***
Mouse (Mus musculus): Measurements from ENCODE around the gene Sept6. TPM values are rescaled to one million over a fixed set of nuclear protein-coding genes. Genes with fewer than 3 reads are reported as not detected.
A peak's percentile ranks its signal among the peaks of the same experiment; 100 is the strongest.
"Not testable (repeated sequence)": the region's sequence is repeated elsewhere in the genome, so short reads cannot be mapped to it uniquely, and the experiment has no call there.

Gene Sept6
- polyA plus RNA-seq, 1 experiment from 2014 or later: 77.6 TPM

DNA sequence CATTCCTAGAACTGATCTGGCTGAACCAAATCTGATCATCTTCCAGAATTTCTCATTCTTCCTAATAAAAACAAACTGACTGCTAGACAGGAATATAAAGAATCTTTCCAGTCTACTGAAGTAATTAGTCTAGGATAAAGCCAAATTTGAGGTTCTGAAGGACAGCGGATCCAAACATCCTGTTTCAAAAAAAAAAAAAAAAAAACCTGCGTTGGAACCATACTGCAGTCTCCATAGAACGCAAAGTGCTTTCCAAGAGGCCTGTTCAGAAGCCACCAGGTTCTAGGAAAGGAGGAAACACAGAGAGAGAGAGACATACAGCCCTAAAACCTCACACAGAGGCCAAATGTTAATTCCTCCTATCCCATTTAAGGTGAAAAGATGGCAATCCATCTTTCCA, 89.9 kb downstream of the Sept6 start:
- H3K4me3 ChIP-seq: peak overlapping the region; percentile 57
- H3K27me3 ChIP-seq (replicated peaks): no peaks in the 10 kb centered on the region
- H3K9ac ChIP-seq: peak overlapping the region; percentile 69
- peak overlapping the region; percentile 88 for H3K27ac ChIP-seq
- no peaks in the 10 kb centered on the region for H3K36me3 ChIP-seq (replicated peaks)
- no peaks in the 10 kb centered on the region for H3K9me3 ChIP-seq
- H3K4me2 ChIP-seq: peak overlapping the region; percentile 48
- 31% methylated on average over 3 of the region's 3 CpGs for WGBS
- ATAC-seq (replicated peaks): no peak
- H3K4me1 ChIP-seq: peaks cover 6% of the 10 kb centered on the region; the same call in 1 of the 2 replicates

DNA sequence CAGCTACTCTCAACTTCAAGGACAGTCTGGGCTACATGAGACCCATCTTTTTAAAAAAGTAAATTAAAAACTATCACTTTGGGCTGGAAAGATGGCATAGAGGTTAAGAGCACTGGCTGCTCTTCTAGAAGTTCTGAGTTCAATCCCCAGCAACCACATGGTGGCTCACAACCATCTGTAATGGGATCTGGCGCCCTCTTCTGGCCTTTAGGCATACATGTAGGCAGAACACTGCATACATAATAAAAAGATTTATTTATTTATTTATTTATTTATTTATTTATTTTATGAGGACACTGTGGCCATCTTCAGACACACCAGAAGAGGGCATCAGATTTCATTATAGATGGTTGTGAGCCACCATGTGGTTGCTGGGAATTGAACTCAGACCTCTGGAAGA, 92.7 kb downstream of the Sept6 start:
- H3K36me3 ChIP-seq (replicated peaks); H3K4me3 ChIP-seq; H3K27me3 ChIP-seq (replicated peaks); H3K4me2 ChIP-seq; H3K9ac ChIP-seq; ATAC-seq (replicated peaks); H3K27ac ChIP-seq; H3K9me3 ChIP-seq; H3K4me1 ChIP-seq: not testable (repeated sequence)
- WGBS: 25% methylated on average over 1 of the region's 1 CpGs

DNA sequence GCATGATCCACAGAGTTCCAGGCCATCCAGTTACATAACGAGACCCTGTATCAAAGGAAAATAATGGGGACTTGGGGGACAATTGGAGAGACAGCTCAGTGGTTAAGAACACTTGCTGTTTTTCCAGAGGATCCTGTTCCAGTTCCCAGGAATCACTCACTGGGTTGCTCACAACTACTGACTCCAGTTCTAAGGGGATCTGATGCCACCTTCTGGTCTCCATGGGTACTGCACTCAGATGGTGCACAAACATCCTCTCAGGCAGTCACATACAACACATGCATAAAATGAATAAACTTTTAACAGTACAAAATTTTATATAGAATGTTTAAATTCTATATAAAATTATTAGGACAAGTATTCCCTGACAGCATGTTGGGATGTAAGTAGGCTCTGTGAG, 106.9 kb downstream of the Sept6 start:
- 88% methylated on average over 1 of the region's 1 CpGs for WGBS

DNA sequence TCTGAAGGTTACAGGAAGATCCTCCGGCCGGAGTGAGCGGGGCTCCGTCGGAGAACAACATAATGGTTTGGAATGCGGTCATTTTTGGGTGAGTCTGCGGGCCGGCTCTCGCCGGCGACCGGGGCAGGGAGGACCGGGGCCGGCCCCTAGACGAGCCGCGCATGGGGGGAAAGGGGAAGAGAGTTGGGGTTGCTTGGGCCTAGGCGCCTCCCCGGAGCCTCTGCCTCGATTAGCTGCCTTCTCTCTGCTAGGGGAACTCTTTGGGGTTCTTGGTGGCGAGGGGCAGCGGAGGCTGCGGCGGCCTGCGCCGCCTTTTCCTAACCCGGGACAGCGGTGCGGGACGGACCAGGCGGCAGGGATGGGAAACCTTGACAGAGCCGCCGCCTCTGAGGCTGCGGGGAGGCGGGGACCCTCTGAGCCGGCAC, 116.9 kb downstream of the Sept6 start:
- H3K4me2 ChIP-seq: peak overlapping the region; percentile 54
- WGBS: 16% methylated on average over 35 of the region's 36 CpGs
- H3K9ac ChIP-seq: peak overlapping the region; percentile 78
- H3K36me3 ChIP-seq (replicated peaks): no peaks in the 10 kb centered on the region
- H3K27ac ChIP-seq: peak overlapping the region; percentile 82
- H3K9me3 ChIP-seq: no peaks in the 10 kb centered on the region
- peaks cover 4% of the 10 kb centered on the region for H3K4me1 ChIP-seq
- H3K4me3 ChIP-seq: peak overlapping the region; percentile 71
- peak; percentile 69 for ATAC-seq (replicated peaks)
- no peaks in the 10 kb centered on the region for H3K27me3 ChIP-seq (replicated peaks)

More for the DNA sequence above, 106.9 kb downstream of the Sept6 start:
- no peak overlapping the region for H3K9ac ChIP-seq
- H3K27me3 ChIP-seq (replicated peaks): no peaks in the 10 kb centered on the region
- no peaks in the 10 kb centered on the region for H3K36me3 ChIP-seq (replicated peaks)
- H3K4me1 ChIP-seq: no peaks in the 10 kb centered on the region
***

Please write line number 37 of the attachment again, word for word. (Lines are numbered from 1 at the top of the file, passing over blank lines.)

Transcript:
- H3K4me1 ChIP-seq: no peaks in the 10 kb centered on the region